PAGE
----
I’ve been tracking down examples for project failure, mainly in the UK, and Tom “Bald Dog” Varjan contacted me with some reasons why he thinks projects are unsuccessful. His points are really interesting, so I thought I’d share them with you.
Tom’s business cards introduce him as “Bald Dog, Organisational Provocateur,” so I’m sure that gives you a mental picture…
“In my experience,” Tom says, “project management usually fails on people. They are subject matter experts, but they are not wholeheartedly in the project team.” It’s uncomfortable to hear that sometimes we are the problem instead of the solution, but we ought to acknowledge our role as project managers in the 71% of projects that fail.*
According to Tom, project managers have “amazing documents, Gantt charts and spreadsheets to track milestones and critical paths, but they often go down the drain for people.” Project managers “know what to do and how to do it, but there are commitment and accountability problems.”
Tom has seen plenty of project action. Since 1994, he has helped companies with business development issues, including how they manage their projects. He has worked with Boeing, Seagate and British Telecom, as well as on the challenges posed by Y2K in hospitals and with some 150 smaller companies. His journey has taken him from Hungary to the UK to Canada, where he now runs a consultancy company.
Tom believes that the problems stemming from unsuccessful projects are often caused by the fact that the project team is not a team but merely a collection of individuals with personal agendas.
He explained to me the four main reasons for this:
- There are expectations but no clearly defined consequences of not living up to the expectations. There are no implications for breaking accountabilities and commitments. These are just accepted as factors to delay the project. “When I manage projects,” Tom says, “failing accountabilities and commitments result in specific number of shifts at the local temporary labour agency doing hard contraction labour. I don’t believe in firing people but I do believe in punishing them for their broken commitments. Also, I believe in punishing people only for activities they can control.” He points out that in the army, people don’t get punished for losing battle. They get punished for refusing to fight.
- Rewarding the individual instead of rewarding the team. “For the project, the project team should receive a lump sum of money,” Tom explains, “which the project leader distributes among team members as s/he sees fit. Individual rewards create individualism and kill teamwork. I normally offer equally pay for everyone. The Project manager takes double.” I don’t agree with Tom on this point: financial rewards for project teams put people who don’t work on projects, but still contribute to the success of the business, at a disadvantage. However, I do agree that ‘rewards’ help motivate a team and at the end of a project can help achieve closure for the people who have invested time in the project. The end is a moment to celebrate successful delivery. Personally, I do this with food, but if your project has the budget for cash bonuses, it is something to consider.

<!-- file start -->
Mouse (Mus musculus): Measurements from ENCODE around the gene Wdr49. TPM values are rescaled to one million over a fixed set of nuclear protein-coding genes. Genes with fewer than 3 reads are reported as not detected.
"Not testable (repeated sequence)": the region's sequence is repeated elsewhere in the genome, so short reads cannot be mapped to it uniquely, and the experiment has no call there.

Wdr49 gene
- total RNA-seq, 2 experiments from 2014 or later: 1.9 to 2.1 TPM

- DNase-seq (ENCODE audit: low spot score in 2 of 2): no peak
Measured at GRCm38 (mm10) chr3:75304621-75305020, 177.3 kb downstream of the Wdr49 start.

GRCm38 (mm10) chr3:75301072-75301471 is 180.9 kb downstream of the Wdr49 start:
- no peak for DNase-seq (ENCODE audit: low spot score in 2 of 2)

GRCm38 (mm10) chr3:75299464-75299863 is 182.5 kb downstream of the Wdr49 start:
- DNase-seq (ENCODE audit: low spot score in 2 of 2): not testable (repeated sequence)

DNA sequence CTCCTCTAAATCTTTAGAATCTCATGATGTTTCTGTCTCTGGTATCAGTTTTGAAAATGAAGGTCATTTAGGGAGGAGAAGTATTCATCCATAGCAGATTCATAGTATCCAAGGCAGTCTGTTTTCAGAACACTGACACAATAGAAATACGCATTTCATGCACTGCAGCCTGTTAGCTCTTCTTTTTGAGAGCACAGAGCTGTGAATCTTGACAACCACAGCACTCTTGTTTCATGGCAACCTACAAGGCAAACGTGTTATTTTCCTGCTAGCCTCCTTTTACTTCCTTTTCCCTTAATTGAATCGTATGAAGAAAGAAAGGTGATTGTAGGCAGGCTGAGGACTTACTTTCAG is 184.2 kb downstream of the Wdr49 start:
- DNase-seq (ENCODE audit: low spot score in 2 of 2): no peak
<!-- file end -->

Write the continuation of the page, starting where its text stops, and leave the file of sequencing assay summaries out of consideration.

- Most project managers are subject matter experts but don’t understand how to co-ordinate people to work together in a collaborative and collegial atmosphere. “They don’t know how to create a culture of energy, excitement, enthusiasm, passion and dedication,” Tom says. “What we have to understand is that we can manage project only with people who are ready and willing to play the game.”
- Instead of narrow specialists, Tom prefers to have cross-trained “deep generalists” on the team. “I want the project team operate with the effectiveness of a military commando,” he says. “If someone falls ill or has an emergency, almost anyone can jump in. The time frame will stretch, but there is no actual interruption in work.”
This is all food for thought for us project managers, and if you’ve found yourself saying, ‘Yes, I agree!’ you might enjoy reading his blog.
I think project managers are often quick to blame the team, the politics, the users or anyone else for project failure – except themselves. Perhaps we should start looking more critically at what we do, and really acknowledge the part we play in screwing things up.
*Standish Group figures